[Snort-sigs] Re: uncle snort needs you

Warchild warchild at ...288...
Tue Jan 22 18:45:05 EST 2002

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alert tcp $EXTERNAL_NET any -> $HOME_NET 21 (msg:"FTP passwd retreval
attempt"; content:"RETR"; nocase; content:"passwd"; flags: A+;
reference:arachnids,213; classtype:suspicious-filename-detect; sid:356;


A remote machine attempted to retrieve a file named passwd, or the filename
contained "passwd" in it.

Any machine running an ftp server (typically, a UNIX variant) that stores
it's login/password information in a file named passwd would most likely be
affected.  This will also detect files being retrieved that have filenames
that are suspicious in nature -- in this case, containing the string
"passwd."  Possible variants include "ypcat.passwd.txt", "admin.passwd", or

Detailed Information:
A remote machine attempted to RETRieve a file containing the string
"passwd" in it's name.  In the worst case, someone is attempting to
retrieve a copy of your password file.  Best case would be that the
filename simply contains the string "passwd" upon evaluation reveals
nothing suspcious and was simply poorly named.  Somewhere in the middle
would be a filename that happens to contain the string "passwd" (such as
the examples I gave above) and may contain sensitive information, typically
information regarding login/passwords for your system.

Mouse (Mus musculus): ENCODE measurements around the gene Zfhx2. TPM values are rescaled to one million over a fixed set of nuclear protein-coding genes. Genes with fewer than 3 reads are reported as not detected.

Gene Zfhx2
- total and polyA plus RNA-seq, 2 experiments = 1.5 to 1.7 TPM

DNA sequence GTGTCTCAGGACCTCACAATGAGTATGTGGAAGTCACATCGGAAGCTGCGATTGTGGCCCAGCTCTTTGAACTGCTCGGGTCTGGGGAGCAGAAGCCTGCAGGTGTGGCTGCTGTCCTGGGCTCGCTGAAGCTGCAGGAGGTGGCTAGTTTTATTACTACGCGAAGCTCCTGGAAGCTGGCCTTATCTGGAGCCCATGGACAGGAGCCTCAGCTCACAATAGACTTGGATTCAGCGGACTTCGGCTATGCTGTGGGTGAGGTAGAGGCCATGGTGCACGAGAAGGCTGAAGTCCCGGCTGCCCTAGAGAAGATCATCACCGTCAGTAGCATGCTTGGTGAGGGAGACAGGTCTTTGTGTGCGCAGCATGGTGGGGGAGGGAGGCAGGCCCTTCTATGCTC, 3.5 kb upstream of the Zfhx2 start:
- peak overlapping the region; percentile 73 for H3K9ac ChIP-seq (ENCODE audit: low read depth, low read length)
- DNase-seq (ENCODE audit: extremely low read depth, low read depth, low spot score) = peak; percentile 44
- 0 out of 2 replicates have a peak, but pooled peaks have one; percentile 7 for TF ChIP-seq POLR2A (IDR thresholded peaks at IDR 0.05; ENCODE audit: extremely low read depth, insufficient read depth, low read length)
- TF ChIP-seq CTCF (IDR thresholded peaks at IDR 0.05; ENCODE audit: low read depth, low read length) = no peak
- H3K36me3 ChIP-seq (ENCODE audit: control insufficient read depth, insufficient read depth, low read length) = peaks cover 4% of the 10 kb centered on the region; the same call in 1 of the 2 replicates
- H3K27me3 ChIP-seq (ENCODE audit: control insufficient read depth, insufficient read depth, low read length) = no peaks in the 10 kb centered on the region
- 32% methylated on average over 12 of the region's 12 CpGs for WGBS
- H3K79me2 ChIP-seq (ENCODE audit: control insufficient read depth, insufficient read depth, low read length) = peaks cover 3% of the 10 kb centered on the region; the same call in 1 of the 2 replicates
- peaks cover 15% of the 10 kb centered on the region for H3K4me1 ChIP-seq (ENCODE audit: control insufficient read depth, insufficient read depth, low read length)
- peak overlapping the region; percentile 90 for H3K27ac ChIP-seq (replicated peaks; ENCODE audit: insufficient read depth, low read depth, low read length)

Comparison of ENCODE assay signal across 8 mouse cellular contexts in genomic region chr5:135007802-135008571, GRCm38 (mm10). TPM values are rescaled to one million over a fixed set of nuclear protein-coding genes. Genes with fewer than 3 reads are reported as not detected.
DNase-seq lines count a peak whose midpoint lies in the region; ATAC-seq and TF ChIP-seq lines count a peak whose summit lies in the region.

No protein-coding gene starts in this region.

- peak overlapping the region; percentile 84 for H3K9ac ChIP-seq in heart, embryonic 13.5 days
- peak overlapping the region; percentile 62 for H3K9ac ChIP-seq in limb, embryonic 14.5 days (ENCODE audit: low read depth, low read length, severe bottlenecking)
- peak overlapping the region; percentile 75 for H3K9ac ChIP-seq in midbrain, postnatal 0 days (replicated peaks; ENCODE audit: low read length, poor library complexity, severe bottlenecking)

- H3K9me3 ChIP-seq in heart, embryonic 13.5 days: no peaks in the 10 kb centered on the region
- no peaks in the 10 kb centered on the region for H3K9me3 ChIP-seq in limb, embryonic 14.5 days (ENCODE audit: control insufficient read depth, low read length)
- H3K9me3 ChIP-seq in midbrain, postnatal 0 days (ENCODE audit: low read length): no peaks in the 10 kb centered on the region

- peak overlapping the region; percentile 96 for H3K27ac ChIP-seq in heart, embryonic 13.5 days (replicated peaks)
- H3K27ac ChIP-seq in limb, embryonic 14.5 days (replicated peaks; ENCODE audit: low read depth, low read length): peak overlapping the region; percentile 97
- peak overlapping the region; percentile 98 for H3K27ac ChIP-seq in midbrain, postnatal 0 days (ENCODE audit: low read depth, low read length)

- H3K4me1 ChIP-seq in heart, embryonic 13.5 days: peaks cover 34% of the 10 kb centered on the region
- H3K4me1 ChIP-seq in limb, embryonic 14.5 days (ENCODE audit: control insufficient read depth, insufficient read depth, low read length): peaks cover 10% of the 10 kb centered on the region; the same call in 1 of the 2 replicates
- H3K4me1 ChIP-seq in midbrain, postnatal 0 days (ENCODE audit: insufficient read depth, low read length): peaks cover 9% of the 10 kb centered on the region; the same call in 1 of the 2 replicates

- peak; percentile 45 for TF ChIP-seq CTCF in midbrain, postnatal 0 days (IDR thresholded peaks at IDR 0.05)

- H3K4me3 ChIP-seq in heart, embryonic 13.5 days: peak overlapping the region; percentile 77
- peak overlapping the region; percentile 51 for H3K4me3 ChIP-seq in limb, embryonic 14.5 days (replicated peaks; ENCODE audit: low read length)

Attack Scenarios:
If your system serves ftp, you are susceptable to this attack.  Normal
non-chrooted users will typically have read access to the passwd file
anyways, but anonymous ftp users could also break out of a chroot-jail and
potentially gain access to this file.  In a more recent OS, the passwd file
itself (typically, /etc/passwd) will not contain the actual encrypted
password, but the information that can be gleaned from a typical passwd
file (user names, groups, shells, etc) can hint at an impending attack.  In
a system that does store the encrypted passwords in the passwd file
(non-shadow), once an attacker has access to this file, passwords can then
be cracked to further penetrate the system. 

Ease of Attack:
Relatively simple provided your system allows ftp access (be it anonymous
or otherwise).  If your file permissions allow it, nearly any user that has
ftp access to your system can view the passwd file. 

False Positives:
The file being retrieved was poorly named and contains no suspicious data.

False Negatives:
Not detecting retrievals of your real passd file.  This may happen if the
file being retrieved conveniently does not contain the string "passwd" in
it's name, in which case detecting such activity simply by filename is next
to impossible.

Corrective Action:
Investigate to see if the file that was retrieved really was either the
passwd file itself, or was simply a filename containing passwd.

If the former, check ftp logs (if applicable) to see who downloaded the
file, and follow standard threat condition policies.  

If the latter, and the file still exists, examine it to see if the content
is suspicious -- does it contain your passwd file or other sensitive data?

Warchild <warchild at ...288...>
Jon Hart <jhart at ...289...>

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